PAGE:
It really doesn t matter> if you buy stocks that are crossing their 200-day-moving-average, or those whose earnings estimates are being raised, or on which analysts have strong buys or strong sells. Because nothing works all the time. How you pick an investment despite the time and effort we put into it is actually an afterthought.
Instead, as we always point out, it s not what you buy---but how you buy, the technique and portfolio management technique one uses, which has the biggest impact on your bottom line. Consider that you could have bought AIG, Citibank, Freddie Mac and Fannie Mae, every high-profile blow-up of the economic downturn at their all-high-highs, and providing you had a reasonable 5% position size and 20% stop-loss order, have easily lived to trade another day.
So I ve got a specific strategy for every single investment in my portfolio. What if it breaks? What if it rallies? Where would I add exposure? Where would I cut it completely? Seemingly mundane when compared to the excitement of a new stock pick, it s those decisions that make all the difference in the world. With a plan, the disciplined investor is therefore ready for nearly any contingency the market might throw before it occurs.
The Hidden Cost of the Entitlement State
A sign of our inflationary times.
As adults, we still experience the same satisfaction. Regardless of whether you mop floors or manage a corporation, attainment feels good. When we make the sale, or get promoted, or make a profitable investment, we feel pride in our accomplishments. We know we didn t succeed just by luck or by exploiting other people we succeeded because we earned it.
But in growing government and the entitlement state, we further entrench the belief that it s handouts, not hard work, from which values are created. It s no longer selling lemonade, but simply needing it, which entitles you to it. The opportunity for ambitious, industrious producers to succeed is neutered when political pull governs the economy, and all are deprived of the satisfaction of individual accomplishment.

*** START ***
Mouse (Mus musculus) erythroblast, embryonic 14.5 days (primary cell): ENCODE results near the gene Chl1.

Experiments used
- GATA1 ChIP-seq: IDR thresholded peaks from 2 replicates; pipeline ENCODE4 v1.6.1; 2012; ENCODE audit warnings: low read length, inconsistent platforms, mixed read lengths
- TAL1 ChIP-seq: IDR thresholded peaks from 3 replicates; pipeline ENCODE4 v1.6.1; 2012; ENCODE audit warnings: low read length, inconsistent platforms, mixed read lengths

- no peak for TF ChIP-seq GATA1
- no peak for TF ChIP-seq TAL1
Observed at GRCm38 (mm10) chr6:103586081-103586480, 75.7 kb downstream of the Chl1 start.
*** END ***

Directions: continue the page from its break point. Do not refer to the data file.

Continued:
We feel pride from cashing a paycheck. But there is no achievement felt when cashing a Social Security payment, only a bitter sense of both having been exploited and exploiting other ourselves.
At the Close
Here s one stocking stuffer you won t find at Amazon.com. The Manhattan Rare Book Company is selling an extremely rare first printing of a collection of Acts of the British Parliament, including The Stamp Act of 1765, which ultimately led to the American Revolutionary War. Only 1100 were printed almost 250 years ago, and it s estimated that only a small fraction have survived.
British Acts of Parliament, 1764-1776
Photo: Manhattan Rare Books>
The price? A cool $85,000. But in a year in which the Tea Party Protests and health care town hall meetings stirred considerable discussion regarding the government s involvement into the free market, it s an irreplaceable and timely reminder of the values on which this country was founded and which have always made us great.